Do you ever find yourself describing many aspects of your life with the same one or two words/phrases? The same summary popping up at work as in the vegetable patch? A unifying theme that links your DIY projects with your ever-improving egg poaching skills?
Lately, the thing mostly likely to come out of my mouth/into my head when assessing any progressing aspect of my life is overwhelmingly likely to be ‘It’s a good challenge’.
I’m no stranger to the way that new experiences pave the way to new things and have actively been accepting challenges in many ways throughout my life but lately I seem to have stepped things up a gear, opening a floodgate of potential personal progress and applying many unexpected and useful challenges to my working practice as an artist.
I’m sure this is the result of many things: Growing confidence and determination for ‘making it work’ career-wise; previous challenges presenting new opportunities; finally having settled in to the studio in Ventnor; getting into a good rhythm with new work, my health and The Undecided/Undiscovered projects; loss of all shame when it comes to promoting my work and loosing my ego (they’re heavy and I’m on a long journey). I could write a whole blog dedicated each of these elements of my life right now. Thing have been moving forward in a positive, pleasing and only slightly scary way.
..So when I was offered the opportunity to introduce my work verbally at the Chorderize event at Quay Arts in Newport last Wednesday, my brain automatically replied immediately with it’s current pet phrase.
..and a challenge it certainly was! Before I even consider the unusual opportunity to address an audience about something that is in essence a very introspective activity, there were many reasons that this event had the potential to test me. In a very brief summary, the show would involve all the usual prep work of collating my pictures, borrowing paintings back from their foster walls, cutting mounts, finding frames, framing and wrapping the work followed by a tightly scheduled day of transporting the work to the venue (along with all my hanging equipment and team), dismantling one show, hanging another, making labels, making myself presentable (easiest step to exclude), introducing my work to an audience, answering their questions afterwards, meeting loads of lovely new people and then taking everything down again on the hottest night of the year, replacing the original show exactly as it was and then driving everything back home again for it to explode all over my diminutive studio, all between four in the afternoon and midnight the same day.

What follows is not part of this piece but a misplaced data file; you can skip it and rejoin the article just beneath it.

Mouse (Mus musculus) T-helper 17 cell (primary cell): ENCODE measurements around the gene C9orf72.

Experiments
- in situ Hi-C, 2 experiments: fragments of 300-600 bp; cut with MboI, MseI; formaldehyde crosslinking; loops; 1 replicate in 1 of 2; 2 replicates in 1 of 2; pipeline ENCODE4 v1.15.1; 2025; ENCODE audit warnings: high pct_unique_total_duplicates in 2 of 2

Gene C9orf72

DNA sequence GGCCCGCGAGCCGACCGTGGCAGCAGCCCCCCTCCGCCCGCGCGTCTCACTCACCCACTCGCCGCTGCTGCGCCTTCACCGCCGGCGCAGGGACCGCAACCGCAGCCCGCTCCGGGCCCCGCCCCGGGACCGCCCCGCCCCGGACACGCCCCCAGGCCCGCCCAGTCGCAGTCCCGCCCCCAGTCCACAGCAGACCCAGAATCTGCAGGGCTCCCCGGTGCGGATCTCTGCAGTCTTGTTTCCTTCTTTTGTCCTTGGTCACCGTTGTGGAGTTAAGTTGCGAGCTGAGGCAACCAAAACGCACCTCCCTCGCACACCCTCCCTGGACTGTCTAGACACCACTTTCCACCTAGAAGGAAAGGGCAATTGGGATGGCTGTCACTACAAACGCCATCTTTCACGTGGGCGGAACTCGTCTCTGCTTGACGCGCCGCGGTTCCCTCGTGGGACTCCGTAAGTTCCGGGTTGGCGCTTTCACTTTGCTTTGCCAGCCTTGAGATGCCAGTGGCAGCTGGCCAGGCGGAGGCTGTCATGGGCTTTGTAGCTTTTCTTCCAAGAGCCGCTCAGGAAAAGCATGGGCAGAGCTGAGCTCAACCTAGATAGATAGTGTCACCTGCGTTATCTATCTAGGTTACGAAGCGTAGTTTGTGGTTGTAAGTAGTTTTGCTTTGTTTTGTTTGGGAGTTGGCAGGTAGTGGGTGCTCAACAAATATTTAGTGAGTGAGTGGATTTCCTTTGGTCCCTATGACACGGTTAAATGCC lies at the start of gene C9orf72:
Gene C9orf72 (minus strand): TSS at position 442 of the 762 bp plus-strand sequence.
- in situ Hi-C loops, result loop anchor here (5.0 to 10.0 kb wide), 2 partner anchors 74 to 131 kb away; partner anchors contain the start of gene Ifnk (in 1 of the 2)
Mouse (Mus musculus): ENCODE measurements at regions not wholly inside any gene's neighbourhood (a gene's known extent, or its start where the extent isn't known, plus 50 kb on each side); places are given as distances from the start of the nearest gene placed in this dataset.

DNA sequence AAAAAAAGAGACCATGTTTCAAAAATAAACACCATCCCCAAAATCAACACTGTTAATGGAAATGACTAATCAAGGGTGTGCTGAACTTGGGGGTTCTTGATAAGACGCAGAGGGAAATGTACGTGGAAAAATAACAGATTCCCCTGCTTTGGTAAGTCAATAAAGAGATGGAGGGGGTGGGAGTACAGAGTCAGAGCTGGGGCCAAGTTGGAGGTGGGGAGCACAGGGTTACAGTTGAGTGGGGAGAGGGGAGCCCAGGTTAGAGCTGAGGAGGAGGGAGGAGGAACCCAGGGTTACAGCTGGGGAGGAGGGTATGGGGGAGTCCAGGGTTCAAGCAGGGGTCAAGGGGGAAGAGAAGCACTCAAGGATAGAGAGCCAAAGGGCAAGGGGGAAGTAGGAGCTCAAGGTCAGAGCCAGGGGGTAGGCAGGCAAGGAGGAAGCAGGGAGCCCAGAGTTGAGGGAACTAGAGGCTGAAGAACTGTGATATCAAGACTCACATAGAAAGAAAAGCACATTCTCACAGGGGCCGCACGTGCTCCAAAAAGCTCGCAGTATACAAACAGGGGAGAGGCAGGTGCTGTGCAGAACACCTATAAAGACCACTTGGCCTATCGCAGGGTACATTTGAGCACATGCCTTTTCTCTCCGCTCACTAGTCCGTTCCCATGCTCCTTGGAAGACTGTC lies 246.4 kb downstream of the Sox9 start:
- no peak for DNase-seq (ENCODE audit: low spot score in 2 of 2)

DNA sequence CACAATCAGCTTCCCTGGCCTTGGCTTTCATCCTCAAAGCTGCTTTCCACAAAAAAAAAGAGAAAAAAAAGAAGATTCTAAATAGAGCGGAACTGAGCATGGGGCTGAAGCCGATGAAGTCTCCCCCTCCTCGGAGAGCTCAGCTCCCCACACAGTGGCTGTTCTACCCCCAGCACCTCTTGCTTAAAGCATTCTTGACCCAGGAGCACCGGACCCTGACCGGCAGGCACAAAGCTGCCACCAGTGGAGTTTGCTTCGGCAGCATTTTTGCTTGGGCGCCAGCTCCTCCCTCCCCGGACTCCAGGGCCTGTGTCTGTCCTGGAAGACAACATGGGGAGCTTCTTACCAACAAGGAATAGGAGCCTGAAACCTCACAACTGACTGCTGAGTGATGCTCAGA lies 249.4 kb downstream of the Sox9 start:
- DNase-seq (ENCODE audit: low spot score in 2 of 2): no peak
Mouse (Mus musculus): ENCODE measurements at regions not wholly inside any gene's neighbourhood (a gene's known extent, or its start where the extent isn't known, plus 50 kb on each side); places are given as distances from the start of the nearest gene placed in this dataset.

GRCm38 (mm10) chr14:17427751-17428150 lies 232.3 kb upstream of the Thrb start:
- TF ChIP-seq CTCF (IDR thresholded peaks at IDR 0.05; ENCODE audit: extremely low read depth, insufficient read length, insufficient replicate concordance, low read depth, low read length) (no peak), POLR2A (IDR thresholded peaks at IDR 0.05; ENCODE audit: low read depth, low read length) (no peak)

My fifth year English teacher has just turned in her grave at the length of that sentence (dear Mrs Attrill, God rest her soul). I could well have been on my way to join her from the length of that afternoon if it hadn’t been for my excellent team of extra limbs and expertise.
Keep saying yes. Use shorter sentences.